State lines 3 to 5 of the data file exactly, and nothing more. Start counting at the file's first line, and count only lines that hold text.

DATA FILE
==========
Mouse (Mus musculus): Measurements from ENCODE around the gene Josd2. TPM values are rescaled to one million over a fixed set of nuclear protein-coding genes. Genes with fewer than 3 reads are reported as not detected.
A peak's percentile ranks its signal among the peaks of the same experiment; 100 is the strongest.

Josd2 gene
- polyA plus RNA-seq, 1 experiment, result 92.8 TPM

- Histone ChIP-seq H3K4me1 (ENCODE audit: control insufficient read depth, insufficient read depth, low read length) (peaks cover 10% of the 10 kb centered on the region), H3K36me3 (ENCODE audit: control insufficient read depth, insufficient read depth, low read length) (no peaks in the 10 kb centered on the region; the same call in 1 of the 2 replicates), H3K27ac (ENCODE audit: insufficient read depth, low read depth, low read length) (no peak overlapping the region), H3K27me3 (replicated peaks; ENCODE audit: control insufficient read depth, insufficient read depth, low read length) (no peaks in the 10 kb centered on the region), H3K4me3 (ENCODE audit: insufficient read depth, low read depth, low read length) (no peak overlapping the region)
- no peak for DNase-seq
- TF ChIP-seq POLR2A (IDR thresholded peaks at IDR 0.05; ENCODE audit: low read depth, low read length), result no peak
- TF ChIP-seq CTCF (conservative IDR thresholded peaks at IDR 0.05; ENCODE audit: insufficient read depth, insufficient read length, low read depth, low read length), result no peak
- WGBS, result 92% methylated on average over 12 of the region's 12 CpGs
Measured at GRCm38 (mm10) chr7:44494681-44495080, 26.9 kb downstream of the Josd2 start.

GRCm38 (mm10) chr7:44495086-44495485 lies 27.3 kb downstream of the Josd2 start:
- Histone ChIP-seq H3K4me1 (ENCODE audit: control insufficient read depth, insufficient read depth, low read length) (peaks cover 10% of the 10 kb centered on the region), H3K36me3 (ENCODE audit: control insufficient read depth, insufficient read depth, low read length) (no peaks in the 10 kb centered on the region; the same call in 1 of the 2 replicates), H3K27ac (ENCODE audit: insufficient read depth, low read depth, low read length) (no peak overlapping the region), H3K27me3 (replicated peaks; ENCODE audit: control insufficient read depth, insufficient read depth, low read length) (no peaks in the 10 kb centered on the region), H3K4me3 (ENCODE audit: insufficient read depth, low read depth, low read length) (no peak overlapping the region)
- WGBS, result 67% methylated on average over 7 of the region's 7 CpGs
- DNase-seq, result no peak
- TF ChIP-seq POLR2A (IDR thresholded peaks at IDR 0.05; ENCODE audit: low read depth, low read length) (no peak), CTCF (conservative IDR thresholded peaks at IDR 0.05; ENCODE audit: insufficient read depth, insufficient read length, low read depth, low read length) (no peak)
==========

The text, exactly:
Josd2 gene
- polyA plus RNA-seq, 1 experiment, result 92.8 TPM

- Histone ChIP-seq H3K4me1 (ENCODE audit: control insufficient read depth, insufficient read depth, low read length) (peaks cover 10% of the 10 kb centered on the region), H3K36me3 (ENCODE audit: control insufficient read depth, insufficient read depth, low read length) (no peaks in the 10 kb centered on the region; the same call in 1 of the 2 replicates), H3K27ac (ENCODE audit: insufficient read depth, low read depth, low read length) (no peak overlapping the region), H3K27me3 (replicated peaks; ENCODE audit: control insufficient read depth, insufficient read depth, low read length) (no peaks in the 10 kb centered on the region), H3K4me3 (ENCODE audit: insufficient read depth, low read depth, low read length) (no peak overlapping the region)